Cyclone Rusty Hits West Coast of Australia [VIDEO]

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By Ewan Palmer | February 28, 2013 3:54 AM EST

Severe tropical cyclone Rusty is seen near the Pilbara region in western Australia (Reuters)

A powerful tropical cyclone has hit the west coast of Australia, bringing heavy rain, flooding and winds of more than 100mph.

Cyclone Rusty had been intensifying offshore for several days before the Category 3 storm moved inland with winds of up to 102mph at its core.

Rusty made landfall at Pardoo Station, 75 miles (120km) northeast of Port Hedland.

There were no reports of injuries or loss of life. Areas hardest hit by the storm were expected to see 2ft of rain in 24 hours.

It had been feared that Port Hedland, one of the major terminals for iron ore exports, would bare the main force of Rusty and has been closed all week in preparation. The storm started to veer away, however, before making landfall.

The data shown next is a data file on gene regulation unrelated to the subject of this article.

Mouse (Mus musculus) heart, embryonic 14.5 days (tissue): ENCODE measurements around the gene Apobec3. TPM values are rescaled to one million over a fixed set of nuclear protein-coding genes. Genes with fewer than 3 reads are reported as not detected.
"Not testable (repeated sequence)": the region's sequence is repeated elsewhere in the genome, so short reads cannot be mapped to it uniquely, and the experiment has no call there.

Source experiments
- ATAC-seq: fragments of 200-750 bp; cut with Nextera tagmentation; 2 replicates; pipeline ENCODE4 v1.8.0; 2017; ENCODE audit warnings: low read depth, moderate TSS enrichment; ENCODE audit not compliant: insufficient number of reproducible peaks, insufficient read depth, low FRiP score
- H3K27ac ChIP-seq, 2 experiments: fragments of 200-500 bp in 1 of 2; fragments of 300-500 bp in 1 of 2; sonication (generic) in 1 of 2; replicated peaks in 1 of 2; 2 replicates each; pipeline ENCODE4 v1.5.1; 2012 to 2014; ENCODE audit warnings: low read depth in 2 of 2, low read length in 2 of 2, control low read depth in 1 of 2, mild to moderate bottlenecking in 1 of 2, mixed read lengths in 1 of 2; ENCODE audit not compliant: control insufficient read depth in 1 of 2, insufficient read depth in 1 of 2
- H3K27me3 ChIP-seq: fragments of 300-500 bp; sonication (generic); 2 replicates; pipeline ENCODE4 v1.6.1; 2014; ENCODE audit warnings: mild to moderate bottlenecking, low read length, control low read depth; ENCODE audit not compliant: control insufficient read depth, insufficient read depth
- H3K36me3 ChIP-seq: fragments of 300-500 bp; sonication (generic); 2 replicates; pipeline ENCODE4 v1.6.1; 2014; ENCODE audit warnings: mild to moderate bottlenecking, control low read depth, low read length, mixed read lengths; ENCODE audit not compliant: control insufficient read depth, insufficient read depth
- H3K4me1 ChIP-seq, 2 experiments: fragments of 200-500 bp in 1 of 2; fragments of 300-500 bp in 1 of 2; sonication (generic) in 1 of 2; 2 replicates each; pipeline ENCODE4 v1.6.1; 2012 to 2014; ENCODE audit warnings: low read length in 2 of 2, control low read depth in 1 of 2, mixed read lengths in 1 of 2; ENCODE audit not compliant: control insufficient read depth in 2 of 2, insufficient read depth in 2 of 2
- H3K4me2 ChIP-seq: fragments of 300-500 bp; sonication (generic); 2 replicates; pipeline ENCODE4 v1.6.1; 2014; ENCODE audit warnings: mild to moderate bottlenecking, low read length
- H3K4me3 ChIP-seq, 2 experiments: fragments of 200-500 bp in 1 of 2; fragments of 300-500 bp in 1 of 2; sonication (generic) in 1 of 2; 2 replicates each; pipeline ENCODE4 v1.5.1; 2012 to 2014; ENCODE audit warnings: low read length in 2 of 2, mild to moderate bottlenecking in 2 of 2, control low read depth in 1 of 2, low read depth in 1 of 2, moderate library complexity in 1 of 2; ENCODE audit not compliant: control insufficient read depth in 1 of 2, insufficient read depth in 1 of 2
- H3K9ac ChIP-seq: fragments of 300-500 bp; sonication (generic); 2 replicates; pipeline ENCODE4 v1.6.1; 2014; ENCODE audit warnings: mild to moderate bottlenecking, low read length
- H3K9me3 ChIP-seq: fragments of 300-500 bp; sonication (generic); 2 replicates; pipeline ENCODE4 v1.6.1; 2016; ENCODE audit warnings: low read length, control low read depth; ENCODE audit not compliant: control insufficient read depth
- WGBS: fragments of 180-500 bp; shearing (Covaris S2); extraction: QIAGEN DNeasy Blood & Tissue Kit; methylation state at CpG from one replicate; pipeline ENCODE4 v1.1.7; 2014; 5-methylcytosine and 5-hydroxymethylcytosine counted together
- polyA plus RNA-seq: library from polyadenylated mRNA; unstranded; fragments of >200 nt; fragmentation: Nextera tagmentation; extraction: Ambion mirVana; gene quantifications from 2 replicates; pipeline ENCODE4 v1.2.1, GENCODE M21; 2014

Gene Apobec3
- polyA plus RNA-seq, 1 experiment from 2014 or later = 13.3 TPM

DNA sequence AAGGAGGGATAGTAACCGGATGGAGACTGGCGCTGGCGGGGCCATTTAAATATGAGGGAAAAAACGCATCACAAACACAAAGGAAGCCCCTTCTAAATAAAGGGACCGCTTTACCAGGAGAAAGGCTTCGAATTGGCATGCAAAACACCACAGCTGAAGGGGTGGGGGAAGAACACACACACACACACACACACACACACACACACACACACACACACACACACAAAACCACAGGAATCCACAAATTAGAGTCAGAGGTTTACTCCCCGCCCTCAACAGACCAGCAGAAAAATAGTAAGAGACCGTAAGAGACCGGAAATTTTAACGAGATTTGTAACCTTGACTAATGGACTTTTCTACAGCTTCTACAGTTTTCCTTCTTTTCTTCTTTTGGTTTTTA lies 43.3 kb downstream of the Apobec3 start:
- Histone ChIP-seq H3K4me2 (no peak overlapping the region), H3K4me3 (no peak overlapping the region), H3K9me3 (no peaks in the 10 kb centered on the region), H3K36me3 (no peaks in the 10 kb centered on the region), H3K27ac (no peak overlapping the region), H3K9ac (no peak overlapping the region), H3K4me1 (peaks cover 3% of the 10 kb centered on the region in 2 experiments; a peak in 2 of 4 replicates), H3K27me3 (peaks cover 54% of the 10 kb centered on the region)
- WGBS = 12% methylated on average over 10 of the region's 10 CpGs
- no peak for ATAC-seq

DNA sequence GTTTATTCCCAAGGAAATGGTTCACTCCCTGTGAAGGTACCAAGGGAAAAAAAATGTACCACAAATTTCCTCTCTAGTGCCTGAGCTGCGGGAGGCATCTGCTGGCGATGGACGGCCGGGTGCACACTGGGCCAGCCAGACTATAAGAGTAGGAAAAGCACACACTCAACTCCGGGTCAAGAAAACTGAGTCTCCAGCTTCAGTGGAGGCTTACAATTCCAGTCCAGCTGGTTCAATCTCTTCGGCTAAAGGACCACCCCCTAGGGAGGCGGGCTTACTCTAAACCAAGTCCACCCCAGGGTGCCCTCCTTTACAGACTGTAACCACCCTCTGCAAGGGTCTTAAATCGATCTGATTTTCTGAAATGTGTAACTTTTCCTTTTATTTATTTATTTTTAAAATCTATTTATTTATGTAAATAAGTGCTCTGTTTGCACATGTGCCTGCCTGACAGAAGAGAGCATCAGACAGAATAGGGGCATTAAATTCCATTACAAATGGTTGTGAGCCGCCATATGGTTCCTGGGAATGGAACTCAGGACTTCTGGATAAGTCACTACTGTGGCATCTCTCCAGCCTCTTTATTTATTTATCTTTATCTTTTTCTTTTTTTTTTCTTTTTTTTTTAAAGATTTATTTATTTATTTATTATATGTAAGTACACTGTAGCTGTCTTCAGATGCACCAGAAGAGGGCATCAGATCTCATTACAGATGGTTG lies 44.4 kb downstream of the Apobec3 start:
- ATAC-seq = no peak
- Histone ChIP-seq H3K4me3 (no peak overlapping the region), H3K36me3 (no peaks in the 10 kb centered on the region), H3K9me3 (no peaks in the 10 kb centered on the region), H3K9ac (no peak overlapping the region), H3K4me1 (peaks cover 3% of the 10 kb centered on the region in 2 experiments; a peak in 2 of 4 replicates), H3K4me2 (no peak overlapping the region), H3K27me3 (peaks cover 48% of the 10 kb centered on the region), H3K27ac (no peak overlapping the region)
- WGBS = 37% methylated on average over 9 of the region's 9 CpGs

Area still remain on red alert following the cyclone (Twitter/David Stoate)

Neil Bennett of Australia's Bureau of Meteorology (BoM) said: "It looks as if Hedland has dodged the bullet, so to speak, because the worst of the winds are away.

"Hedland has been experiencing a constant period of gale-force winds for over 36 hours now. And that's unprecedented [for that area]."

As Rusty continues to make its way inland, coastal areas between Pardoo and Whim Creek remained on red alert and residents were advised to remain in shelters. Cyclones are erratic and can change direction without warning.

Residents in neighbouring areas such as Marble Bar have been warned that Rusty is heading towards them. There are fears of flooding in coastal areas of Pilbara.

A spokesman for BoM said: "Rusty is likely to weaken as it passes over land, decreasing below category 3 and gradually reducing intensity to below cyclone intensity overnight Thursday/Friday.

"The speed of the system is likely to lead to larger than usual rainfall accumulation, leading to concerns of major flooding in the De Grey.

"Significant flooding is also possible in the Upper Fortescue catchment."

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